Inversion in Ghost’s ‘Cirice’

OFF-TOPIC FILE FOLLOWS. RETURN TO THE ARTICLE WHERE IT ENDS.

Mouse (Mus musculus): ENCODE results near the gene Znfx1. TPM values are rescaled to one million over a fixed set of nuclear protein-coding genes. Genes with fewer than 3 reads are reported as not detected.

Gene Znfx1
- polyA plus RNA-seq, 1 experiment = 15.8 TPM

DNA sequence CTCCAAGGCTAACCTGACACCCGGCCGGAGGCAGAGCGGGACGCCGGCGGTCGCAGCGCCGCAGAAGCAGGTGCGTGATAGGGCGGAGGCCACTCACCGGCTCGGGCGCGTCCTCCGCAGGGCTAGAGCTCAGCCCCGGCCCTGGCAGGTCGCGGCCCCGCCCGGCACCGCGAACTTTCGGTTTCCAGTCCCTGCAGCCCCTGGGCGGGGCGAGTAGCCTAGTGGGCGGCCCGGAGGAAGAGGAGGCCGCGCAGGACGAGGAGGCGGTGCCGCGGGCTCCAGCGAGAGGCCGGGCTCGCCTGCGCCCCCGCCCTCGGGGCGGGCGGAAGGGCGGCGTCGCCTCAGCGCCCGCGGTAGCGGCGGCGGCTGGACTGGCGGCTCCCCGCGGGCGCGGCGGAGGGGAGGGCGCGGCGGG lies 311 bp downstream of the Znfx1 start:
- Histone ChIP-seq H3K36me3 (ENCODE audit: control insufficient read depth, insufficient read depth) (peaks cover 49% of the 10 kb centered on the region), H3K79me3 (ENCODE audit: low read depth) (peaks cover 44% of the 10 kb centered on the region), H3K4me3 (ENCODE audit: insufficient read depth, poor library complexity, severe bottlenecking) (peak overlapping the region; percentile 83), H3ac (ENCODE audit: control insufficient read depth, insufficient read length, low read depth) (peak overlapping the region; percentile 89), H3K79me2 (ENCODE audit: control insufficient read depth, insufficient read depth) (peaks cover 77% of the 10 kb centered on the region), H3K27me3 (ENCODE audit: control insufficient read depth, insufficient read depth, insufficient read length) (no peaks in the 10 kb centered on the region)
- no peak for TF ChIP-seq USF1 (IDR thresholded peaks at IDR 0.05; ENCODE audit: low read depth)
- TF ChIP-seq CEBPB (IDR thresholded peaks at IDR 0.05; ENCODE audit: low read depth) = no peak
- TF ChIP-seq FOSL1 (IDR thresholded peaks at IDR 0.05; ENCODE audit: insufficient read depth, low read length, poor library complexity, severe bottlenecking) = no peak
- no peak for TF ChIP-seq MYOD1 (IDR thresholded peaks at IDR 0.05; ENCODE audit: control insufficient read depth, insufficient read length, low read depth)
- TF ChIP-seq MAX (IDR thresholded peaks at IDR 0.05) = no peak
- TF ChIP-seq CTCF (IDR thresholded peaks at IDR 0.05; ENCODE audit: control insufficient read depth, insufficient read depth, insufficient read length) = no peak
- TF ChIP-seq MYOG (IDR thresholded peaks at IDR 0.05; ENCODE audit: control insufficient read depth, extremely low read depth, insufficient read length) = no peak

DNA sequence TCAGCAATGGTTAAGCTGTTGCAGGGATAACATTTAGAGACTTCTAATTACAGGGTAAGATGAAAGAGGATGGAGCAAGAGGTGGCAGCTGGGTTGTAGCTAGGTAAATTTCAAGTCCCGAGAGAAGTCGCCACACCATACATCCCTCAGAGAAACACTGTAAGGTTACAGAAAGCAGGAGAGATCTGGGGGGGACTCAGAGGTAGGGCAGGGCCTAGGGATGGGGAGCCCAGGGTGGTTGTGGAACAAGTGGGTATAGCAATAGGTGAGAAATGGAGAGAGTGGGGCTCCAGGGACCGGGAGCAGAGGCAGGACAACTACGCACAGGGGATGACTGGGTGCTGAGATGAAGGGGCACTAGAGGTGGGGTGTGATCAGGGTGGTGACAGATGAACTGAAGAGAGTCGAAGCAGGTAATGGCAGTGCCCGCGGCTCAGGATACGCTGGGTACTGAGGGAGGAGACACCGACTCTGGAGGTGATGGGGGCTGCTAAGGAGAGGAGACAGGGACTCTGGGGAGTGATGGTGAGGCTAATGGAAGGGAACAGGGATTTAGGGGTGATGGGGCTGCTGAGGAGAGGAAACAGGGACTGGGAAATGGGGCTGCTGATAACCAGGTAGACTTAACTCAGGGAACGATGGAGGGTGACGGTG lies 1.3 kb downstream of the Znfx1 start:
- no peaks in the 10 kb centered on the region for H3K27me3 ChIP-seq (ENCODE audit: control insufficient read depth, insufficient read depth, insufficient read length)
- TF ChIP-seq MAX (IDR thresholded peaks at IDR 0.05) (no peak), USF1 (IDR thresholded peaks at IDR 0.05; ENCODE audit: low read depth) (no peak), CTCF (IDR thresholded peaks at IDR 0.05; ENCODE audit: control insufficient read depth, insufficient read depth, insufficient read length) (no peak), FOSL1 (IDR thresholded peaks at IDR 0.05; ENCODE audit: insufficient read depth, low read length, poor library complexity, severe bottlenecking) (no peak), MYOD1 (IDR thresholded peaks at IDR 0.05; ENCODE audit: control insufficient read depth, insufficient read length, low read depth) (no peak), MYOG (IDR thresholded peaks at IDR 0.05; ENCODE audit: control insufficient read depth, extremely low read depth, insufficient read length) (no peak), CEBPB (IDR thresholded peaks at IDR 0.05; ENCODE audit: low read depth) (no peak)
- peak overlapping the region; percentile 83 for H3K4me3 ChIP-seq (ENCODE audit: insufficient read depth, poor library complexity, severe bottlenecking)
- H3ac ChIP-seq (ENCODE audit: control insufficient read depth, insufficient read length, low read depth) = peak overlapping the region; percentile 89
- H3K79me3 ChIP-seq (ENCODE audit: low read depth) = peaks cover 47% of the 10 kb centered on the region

If you don’t know the Swedish band Ghost yet (used to be spelled “Ghost BC” in the US for legal reasons), you might not be paying much attention to metal industry news. They are a rapidly rising star in the metal cosmos: their latest album hit the top of the charts in Sweden and charted no. 8 in the United States (these days, breaking into the top 10 is a rare feat for a non-American metal band), and the band even won the Grammy for Best Metal Performance for their song “Cirice” this past year. They have attracted some controversy for their costume gimmick: their lead singer “Papa Emeritus” dresses as a sort of dark, Satanic “anti-pope,” while the rest of the band call themselves “nameless ghouls” and wear identical masks with dark overtones. The band members seem to have a tongue-in-cheek attitude about their Satanic image as an inversion of traditional Christian symbols (literally inverted in the case of the cross that forms a part of the band’s logo). But this Satanic symbolism is only the most superficial layer of a deep practice of inverting values that can be seen throughout the band’s work, not just in their visual imagery, but also in their lyrics, timbre, and even in the formal properties of their treatment of verse material during the guitar solo. Each of these dimensions undermines established associations of evil with dissonance, discord, and ugly harshness in metal music.